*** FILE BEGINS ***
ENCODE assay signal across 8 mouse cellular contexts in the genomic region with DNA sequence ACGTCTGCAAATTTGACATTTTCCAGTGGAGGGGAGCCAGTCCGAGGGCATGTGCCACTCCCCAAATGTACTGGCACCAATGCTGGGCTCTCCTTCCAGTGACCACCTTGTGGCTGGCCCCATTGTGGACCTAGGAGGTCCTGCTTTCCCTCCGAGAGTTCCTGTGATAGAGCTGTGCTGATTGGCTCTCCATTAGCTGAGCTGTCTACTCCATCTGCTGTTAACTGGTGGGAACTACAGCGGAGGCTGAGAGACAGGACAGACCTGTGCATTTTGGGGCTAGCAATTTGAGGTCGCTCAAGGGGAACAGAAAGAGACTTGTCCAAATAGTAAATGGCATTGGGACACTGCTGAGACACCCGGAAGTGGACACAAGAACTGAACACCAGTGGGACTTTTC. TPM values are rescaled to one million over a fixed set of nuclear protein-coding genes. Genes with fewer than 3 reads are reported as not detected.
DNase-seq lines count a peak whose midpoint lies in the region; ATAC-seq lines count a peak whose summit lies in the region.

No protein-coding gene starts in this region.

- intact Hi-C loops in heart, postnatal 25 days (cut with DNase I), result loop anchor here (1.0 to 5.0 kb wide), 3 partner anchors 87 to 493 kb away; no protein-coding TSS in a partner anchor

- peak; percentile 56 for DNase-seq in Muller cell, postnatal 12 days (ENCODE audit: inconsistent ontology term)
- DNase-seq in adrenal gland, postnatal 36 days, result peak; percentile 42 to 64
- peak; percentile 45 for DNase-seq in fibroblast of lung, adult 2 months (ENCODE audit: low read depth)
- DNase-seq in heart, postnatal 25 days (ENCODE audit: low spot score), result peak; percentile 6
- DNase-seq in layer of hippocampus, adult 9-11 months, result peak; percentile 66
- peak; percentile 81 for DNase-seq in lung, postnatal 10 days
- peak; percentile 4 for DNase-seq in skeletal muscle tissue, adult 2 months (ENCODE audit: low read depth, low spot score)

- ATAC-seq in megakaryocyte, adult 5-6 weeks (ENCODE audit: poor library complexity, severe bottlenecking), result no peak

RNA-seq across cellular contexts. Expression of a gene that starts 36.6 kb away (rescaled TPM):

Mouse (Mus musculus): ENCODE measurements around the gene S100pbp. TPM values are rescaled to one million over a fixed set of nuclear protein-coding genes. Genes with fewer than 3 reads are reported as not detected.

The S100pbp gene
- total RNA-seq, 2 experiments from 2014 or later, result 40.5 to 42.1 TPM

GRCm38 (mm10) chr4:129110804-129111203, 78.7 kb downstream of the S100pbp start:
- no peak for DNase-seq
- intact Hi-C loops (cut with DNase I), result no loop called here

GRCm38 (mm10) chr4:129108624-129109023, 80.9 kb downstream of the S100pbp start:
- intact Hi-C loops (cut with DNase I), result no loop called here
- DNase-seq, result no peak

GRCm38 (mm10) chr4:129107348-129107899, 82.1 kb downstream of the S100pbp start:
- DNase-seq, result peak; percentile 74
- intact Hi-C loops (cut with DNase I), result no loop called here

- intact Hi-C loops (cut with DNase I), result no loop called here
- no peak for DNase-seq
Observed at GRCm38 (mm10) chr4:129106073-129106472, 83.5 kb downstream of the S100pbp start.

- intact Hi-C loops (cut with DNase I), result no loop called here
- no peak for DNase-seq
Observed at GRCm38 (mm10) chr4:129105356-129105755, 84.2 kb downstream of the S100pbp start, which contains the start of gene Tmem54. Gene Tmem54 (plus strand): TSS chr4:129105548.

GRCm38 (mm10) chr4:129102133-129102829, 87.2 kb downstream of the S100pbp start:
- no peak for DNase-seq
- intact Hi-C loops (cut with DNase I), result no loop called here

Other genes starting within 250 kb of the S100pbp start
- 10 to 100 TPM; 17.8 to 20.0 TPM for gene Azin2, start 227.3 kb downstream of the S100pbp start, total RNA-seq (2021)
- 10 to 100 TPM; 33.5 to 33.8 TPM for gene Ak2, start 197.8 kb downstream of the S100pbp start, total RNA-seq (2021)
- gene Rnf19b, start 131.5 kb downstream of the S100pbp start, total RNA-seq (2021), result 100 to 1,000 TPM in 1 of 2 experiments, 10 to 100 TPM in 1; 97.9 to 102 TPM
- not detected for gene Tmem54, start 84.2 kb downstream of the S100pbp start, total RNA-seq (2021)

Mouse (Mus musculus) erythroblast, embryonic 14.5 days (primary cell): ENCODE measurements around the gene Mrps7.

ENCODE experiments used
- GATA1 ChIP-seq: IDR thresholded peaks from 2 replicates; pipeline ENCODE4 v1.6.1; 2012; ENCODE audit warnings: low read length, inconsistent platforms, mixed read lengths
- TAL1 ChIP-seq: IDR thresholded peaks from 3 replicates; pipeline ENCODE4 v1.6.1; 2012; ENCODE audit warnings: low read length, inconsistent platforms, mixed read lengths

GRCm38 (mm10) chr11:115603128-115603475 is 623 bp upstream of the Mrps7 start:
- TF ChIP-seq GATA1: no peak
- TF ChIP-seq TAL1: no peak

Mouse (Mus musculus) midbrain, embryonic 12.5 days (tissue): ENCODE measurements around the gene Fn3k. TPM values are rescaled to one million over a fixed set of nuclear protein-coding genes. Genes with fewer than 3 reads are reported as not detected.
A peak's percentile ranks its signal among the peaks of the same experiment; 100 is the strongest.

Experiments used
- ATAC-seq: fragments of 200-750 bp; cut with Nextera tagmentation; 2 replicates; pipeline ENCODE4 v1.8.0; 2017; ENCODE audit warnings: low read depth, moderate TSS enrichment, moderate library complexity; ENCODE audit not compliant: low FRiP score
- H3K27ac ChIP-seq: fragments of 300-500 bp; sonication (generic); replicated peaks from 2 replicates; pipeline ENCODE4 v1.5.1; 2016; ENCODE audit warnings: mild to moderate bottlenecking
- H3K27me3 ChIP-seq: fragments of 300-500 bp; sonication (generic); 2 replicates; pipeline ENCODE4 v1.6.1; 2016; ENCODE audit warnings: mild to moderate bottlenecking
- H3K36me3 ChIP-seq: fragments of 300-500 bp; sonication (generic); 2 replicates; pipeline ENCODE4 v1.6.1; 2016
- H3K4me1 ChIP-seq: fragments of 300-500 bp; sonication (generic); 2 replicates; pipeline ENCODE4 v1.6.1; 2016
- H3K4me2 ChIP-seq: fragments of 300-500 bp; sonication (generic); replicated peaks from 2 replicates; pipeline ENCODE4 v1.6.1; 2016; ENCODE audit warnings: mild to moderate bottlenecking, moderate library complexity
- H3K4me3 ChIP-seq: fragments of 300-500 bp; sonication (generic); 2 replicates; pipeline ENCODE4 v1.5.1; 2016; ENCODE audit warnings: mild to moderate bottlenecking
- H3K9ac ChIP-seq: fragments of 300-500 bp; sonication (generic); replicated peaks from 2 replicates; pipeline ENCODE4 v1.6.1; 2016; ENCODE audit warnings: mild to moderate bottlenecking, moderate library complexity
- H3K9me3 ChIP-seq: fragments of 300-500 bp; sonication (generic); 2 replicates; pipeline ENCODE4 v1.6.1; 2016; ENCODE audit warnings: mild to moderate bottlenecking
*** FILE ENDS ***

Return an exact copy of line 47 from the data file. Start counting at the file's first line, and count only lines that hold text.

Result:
Mouse (Mus musculus) midbrain, embryonic 12.5 days (tissue): ENCODE measurements around the gene Fn3k. TPM values are rescaled to one million over a fixed set of nuclear protein-coding genes. Genes with fewer than 3 reads are reported as not detected.